Picture: REUTERS/DADO RUVIC
Picture: REUTERS/DADO RUVIC

It was an enormous relief that the health department secured a contract for 1.5-million Covid-19 vaccine doses last week. It was a last-minute, emergency scramble, but at least the more than 1-million people who work in health-care and related support services will be get their first shot.

But with regulatory process and logistical arrangements still at initial stages, it will be February before the first vaccine is administered. That will be too late to shield health workers from the approaching storm in Gauteng, where the coronavirus is expected to peak in January.

ToBut to break the cycle of infection, it is estimated that 40-million people must be vaccinated, many of them twice, depending on the vaccine acquired. The next firm arrangement for a secure supply is with Covax, the global vaccine initiative, which it is anticipated will deliver a sufficient amount to inoculate 10% of the population — but only by April.

We do not have the vaccine supply we need. This sets SA back compared to the rest of the world, not just on a health footing but economically, too. It will make it difficult for South Africans to travel as well as foreigners to visit SA.

It is clear that the government let the country down in this crucial leg of the battle. While 45 countries, including many of our middle-income peers, have secured vaccine stocks through prepayment other than through the Covax initiative, SA did not even enter the race. Kenya, for instance, has announced that the 24-million doses it has bought from the Serum Institute of India — the same source as SA — will begin arriving in February.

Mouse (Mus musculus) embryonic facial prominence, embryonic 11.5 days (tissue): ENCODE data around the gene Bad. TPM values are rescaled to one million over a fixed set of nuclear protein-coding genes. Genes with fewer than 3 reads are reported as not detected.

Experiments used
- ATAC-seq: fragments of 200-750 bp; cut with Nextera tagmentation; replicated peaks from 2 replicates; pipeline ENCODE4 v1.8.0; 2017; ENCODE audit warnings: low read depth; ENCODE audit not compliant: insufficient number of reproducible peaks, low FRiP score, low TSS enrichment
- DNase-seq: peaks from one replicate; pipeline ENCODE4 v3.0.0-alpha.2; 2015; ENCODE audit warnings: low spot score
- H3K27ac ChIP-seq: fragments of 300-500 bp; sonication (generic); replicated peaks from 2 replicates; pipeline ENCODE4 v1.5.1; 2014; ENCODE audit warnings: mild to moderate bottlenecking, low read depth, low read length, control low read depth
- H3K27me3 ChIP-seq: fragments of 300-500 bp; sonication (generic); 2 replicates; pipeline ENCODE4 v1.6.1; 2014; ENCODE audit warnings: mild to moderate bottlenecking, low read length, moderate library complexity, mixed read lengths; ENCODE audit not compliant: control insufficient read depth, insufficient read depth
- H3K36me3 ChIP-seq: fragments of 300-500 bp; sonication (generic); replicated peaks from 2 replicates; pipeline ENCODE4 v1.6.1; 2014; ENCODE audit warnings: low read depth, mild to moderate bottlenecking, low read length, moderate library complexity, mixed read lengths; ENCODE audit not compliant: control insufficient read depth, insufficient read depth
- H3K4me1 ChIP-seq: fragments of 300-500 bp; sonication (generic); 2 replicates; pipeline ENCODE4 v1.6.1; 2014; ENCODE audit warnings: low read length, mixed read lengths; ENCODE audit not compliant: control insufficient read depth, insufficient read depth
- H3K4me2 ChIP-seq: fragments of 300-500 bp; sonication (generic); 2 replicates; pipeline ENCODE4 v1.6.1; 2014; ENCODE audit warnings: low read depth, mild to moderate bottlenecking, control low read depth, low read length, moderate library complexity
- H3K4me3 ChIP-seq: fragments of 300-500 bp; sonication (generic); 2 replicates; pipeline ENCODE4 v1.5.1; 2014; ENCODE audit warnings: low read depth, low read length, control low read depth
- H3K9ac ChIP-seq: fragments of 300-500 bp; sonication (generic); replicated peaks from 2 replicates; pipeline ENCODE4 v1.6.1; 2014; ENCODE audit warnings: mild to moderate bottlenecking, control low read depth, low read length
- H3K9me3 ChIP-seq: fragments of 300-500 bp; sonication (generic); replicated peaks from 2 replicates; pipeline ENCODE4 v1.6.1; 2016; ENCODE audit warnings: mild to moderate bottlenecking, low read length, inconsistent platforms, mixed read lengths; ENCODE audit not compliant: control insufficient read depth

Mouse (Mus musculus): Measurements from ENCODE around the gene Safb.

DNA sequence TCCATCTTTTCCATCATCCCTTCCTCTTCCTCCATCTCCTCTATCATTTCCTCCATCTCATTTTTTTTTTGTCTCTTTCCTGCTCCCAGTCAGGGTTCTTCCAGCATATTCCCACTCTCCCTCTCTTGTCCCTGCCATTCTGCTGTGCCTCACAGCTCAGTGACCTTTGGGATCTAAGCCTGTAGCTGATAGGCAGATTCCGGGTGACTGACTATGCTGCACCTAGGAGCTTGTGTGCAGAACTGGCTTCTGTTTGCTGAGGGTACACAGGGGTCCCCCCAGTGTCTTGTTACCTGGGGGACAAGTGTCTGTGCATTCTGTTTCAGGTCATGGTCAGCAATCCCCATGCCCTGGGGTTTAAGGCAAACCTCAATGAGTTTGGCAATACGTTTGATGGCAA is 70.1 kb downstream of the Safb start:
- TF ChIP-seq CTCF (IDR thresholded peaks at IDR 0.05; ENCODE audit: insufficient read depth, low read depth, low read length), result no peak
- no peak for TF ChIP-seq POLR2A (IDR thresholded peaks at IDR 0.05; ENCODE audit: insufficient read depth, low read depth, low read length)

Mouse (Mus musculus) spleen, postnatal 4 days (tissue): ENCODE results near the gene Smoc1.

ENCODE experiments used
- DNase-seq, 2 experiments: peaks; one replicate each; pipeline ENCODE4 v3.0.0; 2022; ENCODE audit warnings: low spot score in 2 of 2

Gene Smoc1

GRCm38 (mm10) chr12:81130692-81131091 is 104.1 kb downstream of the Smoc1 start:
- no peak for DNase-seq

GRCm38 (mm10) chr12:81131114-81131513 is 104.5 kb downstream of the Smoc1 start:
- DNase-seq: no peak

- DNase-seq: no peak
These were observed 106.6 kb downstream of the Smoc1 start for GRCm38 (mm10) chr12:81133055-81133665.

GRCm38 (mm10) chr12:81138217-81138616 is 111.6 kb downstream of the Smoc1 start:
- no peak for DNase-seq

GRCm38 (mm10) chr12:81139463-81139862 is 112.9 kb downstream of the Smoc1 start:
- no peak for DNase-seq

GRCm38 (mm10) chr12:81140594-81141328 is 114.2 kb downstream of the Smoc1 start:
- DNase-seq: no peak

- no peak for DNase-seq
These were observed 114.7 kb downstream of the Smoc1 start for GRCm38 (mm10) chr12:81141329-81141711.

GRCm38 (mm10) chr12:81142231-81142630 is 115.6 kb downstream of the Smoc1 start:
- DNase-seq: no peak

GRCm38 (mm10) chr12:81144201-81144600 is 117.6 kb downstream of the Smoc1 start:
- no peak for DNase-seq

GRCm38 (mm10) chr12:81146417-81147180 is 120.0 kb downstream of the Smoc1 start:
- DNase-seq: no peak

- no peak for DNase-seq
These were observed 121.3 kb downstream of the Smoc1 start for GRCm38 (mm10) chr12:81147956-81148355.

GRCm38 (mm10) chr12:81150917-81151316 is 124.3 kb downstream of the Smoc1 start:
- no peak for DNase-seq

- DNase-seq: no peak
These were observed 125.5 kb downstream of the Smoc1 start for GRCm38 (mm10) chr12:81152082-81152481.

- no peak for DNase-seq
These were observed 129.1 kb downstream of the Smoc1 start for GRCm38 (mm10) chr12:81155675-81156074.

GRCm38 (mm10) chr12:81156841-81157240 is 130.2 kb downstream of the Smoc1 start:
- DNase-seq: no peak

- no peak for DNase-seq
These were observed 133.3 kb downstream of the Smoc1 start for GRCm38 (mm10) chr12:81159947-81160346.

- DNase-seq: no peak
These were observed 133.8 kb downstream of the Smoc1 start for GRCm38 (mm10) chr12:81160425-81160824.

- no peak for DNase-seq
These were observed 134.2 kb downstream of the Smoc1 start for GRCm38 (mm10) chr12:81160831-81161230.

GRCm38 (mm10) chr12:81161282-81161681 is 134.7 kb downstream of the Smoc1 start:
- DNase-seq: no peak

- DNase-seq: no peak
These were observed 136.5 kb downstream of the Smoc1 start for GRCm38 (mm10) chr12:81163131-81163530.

Why did SA get left behind in the vaccine race? In September, the government established an expert ministerial advisory committee on vaccines.

In its first report, the committee, chaired by Wits virologist Barry Schoub, noted that the wealthy world had already bought up to 2-billion vaccines through prepayment arrangements with pharmaceutical companies. These arrangements involved making non-refundable deposits, which the committee cautioned carried much risk as the vaccine candidate may fail or not be suitable for the country.

The committee strongly recommended that SA participate in the Covax arrangement, which included a number of vaccine candidates and therefore involved less risk.

The committee also recommended that “bilateral engagements with pharmaceutical companies continue” but, despite a global vaccine race very clearly under way, did not propose making any pre-orders for priority groups such as health workers.

In its second (published) advisory in December, a two-page affair, the committee noted that some clear leaders had emerged in the vaccine race with four companies reporting good results in phase 3 trials. But, said the committee, there were too many research gaps to make a concrete recommendation for any vaccine.

It recommended that the government adopt a set of fairly obvious criteria, including safety and efficacy, ease of use, storage requirements and cost. It also recommended a framework for allocation. It didn’t even remotely suggest that procurement should begin.

The committee’s role, said the health department at its inception, was to advise the government “on all matters pertaining to the vaccine development and rollout”. This it certainly has not done effectively.

A similar criticism must be laid at the door of top department officials, who, it must be assumed, have the necessary skills to carry out their duty to take care of the health of citizens.

But while experts and government officials are expected to be on top of the technicalities, it is only the political leadership of the country, headed by President Cyril Ramaphosa, that has the ability to set priorities, redirect resources and weigh up the spending and political trade-offs that must, as a matter of course, be made.

Here again, we have experienced a chronic failure of leadership — our ongoing and very costly Achilles heel as a country.

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